Russia’s annual strategic command-staff exercise (strategicheskiye komandno-shtabnyye ucheniya—SKShU)—this year, Kavkaz (Caucasus) 2020, held on September 21–26—is being widely advertised by the Ministry of Defense as a truly international event. The culmination of the Russian Armed Forces’ combat training year is always marked by a strategic-level exercise focused on one of four military districts (MD); the fifth (Northern MD) is not used in this way. In 2018, the Vostok (East) SKShU witnessed the involvement of forces from China; and this evolved, in 2019, to include the other members of the Shanghai Cooperation Organization (SCO), even though Tsentr (Center) 2019 remained officially designated as specifically a Russian SKShU. Kavkaz 2020 continues and expands this pattern of international involvement in the annual strategic exercise. Five foreign countries took part in the maneuvers, and six sent military observers (see EDM, September 14). That said, Kavkaz 2020, centered on the Southern MD, should still essentially be considered a Russian military exercise, though with a small-scale “multilateral” element (Regnum, September 17).
Kavkaz 2020 focuses on the Southern MD and is being staged under the leadership of Army General Valery Gerasimov, the chief of the General Staff and first deputy defense minister. While, as usual, serving as a means to test a range of capabilities, command and control (C2), combat readiness and the efficiency of the military logistics system, Kavkaz 2020 is also assessing the use of groups of forces from a “coalition of states” to ensure the security of southwestern Russia. The exercise is divided into two parts, with the first formulating and concluding the planning phase, and the second stage involving live-fire testing to examine C2 over joint forces. The forces involved in the drills draw on air, land and sea units, with the involvement of the Black Sea Fleet and the Caspian Flotilla. The main actions of the assembled forces use training ranges in the Southern MD—Prudboy, Ashuluk, Kapustin Yar, and the Arzgirsky and Kopanskaya ground air ranges—as well as facilities in Armenia and the Russian-occupied Georgian regions of Abkhazia and South Ossetia (Zvezdaweekly.ru, September 17).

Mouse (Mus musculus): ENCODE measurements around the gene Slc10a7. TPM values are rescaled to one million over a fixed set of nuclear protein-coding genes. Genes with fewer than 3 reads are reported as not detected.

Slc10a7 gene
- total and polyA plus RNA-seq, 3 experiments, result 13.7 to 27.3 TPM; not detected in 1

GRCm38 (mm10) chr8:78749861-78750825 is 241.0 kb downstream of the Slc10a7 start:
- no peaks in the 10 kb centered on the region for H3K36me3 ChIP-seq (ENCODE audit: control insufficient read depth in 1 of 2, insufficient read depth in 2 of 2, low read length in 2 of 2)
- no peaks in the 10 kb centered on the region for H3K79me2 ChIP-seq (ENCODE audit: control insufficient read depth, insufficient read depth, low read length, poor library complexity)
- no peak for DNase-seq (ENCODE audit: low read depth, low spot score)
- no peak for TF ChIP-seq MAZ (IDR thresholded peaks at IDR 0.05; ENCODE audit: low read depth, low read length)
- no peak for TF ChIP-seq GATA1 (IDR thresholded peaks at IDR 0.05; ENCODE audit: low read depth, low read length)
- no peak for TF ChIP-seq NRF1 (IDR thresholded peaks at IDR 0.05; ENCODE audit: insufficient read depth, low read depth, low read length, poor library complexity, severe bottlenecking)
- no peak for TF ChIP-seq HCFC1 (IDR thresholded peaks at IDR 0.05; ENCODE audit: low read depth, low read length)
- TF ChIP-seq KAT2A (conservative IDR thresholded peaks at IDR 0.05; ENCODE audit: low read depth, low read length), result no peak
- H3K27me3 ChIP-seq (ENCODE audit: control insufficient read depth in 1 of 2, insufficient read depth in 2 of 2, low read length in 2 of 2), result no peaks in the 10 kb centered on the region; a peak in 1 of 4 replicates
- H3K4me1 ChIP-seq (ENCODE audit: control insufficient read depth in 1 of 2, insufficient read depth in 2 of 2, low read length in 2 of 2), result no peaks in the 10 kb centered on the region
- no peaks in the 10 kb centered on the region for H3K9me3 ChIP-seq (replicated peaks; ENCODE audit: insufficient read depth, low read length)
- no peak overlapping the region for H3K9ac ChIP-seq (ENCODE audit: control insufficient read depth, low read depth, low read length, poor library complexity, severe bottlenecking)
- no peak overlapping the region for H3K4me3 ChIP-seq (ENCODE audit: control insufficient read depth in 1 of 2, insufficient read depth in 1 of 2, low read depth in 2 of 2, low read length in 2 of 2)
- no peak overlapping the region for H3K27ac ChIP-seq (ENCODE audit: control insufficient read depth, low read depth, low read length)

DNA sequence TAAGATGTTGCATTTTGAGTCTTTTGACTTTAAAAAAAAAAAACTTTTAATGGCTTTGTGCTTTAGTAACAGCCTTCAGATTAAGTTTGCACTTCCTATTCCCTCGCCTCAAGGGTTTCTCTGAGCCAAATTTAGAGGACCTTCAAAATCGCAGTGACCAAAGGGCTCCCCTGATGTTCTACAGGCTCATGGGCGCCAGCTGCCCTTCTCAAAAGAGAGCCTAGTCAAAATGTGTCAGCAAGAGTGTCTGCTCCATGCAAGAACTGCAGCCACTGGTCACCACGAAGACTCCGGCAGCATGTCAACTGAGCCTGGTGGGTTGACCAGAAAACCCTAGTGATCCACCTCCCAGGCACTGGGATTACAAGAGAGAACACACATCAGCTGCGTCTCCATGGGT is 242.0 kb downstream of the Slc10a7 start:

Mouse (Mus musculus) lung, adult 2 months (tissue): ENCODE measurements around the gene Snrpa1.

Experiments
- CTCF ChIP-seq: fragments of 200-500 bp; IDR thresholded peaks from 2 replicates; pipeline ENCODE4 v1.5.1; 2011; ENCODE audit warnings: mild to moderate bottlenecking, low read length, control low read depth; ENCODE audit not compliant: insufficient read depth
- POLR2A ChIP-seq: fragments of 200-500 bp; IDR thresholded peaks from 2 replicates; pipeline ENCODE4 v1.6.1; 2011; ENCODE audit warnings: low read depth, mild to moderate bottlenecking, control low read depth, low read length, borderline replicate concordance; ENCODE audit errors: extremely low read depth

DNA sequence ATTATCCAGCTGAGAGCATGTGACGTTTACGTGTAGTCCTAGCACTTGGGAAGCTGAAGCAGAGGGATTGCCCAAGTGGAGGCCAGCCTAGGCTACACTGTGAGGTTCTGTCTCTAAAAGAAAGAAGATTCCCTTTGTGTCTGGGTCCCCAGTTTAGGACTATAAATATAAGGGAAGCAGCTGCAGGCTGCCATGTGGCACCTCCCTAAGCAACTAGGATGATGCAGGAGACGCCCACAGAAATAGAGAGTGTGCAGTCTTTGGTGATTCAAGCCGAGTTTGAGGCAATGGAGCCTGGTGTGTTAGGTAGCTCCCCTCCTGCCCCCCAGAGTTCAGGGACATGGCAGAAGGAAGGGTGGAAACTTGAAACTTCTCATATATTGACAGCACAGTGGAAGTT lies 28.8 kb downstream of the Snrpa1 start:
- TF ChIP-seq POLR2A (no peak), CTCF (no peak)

In preparation for Kavkaz 2020, President Vladimir Putin ordered a snap inspection of all military units in the Southern MD in July. It also appears that the defense ministry paid close attention to limiting the risks to personnel linked to the COVID-19 global pandemic, with the widespread use of disinfectant and the mandatory testing for all personnel arriving for the SKShU (Zvezdaweekly.ru, September 17).
The rehearsal of joint operations based on coalition forces mainly involves the Kapustin Yar training ground (Astrakhan region), with forces from the Southern MD joined by personnel from Armenia, Belarus, China, Myanmar and Pakistan. India withdrew, citing the impact and risks associated with the pandemic, though tensions with Beijing may also have influenced the decision. Additionally, the exercise is attended by military representatives from Azerbaijan, Indonesia, Iran, Kazakhstan, Tajikistan and Sri Lanka as observers. According to Russia’s defense ministry, the total number of military personnel in Kavkaz 2020 is 80,000, with only a modest 1,000 foreign forces; this statistic reveals the fact that this is a strategic-level Russian exercise with only limited international involvement (Gazeta.ru, September 21).